The largest and liveliest city in the Basque Country is Bilbao, which is situated on Spain’s northern coast. This is one of the most exciting cities in Spain because of the numerous structures and historic sites, especially the Guggenheim Museum. The city of Bilbao is renowned for its stunning scenery, abundance of eateries and shops, exciting nightlife, and numerous sightseeing opportunities.

In Bilbao, there are many things to do. The Plaza Funicular, which is one of the attractions worth seeing, is accessible by taking the Funicular Railway up to Mount Artxanda. As you ascend above the city, the train, driven by a pulley system, soars up the steep hillside, revealing breathtaking views. It costs 85 cents one way and runs every 15 minutes.

Discover Architectural Bilbao through Amazing Art and Culture

From the recreation area at the top, you can see the entirety of Bilbao in breath-taking detail.There are many restaurants in the area where you can unwind and eat regional Basque food. Return through the lush hillside, either to the Abando neighborhood or Parque Extberri with its enormous chimneystack.

Additionally, visitors can use the elevator in Casco Viejo, which is located behind San Nicholas Church on Esperanza Street close to the sports center. Once you get to the top, proceed down the hallway and turn left into Park Extberri, where you can enjoy the view and the surrounding vegetation.

The Basilica de Begona, which has a lovely courtyard to sit in and unwind in under the shade of trees, is another location here worth a visit. You will arrive at the Plaza Unamundo in the Casco if you forgo the elevator and descend the stairs.

The Hanging Bridge, which connects Portugalete and Gexto, is another popular tourist attraction. The bridge is accessible by train from Aband or San Mames to Portugalete. A small ferry for cars and people hangs from this massive structure via cables. You board and are lifted above the river as the cables slide along to the other side. It is open every day of the year, twenty-four hours a day.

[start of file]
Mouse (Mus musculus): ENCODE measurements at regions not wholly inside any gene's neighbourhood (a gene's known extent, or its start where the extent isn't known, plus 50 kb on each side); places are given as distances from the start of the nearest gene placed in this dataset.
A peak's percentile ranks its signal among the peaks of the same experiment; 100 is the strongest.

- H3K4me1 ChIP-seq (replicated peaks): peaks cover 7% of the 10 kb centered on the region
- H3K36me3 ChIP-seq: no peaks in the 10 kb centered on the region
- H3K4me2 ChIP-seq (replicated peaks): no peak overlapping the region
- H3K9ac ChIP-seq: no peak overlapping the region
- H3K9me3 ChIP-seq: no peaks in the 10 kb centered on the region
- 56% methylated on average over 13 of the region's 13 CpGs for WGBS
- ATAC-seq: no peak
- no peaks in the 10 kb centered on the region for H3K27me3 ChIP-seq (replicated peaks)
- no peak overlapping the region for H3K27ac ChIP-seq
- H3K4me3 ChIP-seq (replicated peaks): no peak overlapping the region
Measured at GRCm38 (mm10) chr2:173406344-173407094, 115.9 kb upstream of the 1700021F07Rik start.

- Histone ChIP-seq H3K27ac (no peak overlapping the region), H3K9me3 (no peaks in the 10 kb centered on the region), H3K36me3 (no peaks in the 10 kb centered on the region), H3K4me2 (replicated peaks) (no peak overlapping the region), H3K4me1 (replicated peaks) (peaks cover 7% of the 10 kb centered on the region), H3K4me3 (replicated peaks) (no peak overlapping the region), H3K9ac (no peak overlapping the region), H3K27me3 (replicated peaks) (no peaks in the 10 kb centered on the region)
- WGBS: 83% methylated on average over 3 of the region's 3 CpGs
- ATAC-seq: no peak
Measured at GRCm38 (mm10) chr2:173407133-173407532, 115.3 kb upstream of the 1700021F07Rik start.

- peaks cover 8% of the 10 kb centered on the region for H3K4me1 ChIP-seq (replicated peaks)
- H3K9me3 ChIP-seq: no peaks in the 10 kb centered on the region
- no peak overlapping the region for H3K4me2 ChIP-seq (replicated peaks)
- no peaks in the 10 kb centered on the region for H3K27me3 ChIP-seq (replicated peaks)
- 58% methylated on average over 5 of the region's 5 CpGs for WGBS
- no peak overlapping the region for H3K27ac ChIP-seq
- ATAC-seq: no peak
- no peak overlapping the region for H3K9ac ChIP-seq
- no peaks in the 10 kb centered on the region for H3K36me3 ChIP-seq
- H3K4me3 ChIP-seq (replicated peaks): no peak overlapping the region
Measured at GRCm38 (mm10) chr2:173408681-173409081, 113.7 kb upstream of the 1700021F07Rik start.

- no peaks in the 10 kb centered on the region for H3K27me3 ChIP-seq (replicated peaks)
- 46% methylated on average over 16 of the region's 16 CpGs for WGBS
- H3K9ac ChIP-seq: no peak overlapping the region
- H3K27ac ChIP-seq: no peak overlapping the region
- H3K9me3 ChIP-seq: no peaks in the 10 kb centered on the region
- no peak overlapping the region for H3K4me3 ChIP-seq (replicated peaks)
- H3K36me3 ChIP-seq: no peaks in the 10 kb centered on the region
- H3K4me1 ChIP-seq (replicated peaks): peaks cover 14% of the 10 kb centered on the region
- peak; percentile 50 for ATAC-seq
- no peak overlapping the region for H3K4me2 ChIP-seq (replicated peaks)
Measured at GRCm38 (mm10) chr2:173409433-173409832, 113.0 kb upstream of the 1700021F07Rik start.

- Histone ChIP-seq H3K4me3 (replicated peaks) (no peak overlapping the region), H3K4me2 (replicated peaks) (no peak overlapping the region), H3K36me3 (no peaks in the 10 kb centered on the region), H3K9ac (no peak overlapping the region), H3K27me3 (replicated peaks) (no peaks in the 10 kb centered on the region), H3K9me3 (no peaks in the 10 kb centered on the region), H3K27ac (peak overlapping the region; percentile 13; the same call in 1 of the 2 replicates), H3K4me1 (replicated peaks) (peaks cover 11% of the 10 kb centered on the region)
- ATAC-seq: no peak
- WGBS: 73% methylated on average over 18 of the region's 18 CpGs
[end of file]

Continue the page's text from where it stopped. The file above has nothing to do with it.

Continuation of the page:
Bilbao's charming old town

History of Bilbao

The growth of Bilbao started in 1315 when King Alfonso included the town along the Camino de Santiago path. Bilbao was able to vastly improve its economic output and developed into a major trading port, trading heavily with northern Europe and the rest of the Mediterranean countries.

More and more shipyards were built in the following years and the town grew in both trading terms and cultural terms with the arrival of pilgrims on their way to Santiago de Compostela.

During the 1400s, the town became a city and a network of new roads and the famous Cathedral de Santiago were built. Trading with the entire world opened up over the following two centuries.

Bilbao has an unfortunate military past over the years. Its strategic importance as a commercial and naval port made the city a prime target in the French occupation, the War of Independence, and the Spanish Civil War of 1936. Any civil or international conflicts always affected Bilbao significantly.

It was in the 19th century that industrial expansion in the city spiraled out of control and the whole area became choked with pollution. Bilbao was known as a city of industrial ugliness, despite its cultural past. Thankfully, Bilbao has long since shed this industrial image and is once again considered a cultural city, particularly for its artistic presence.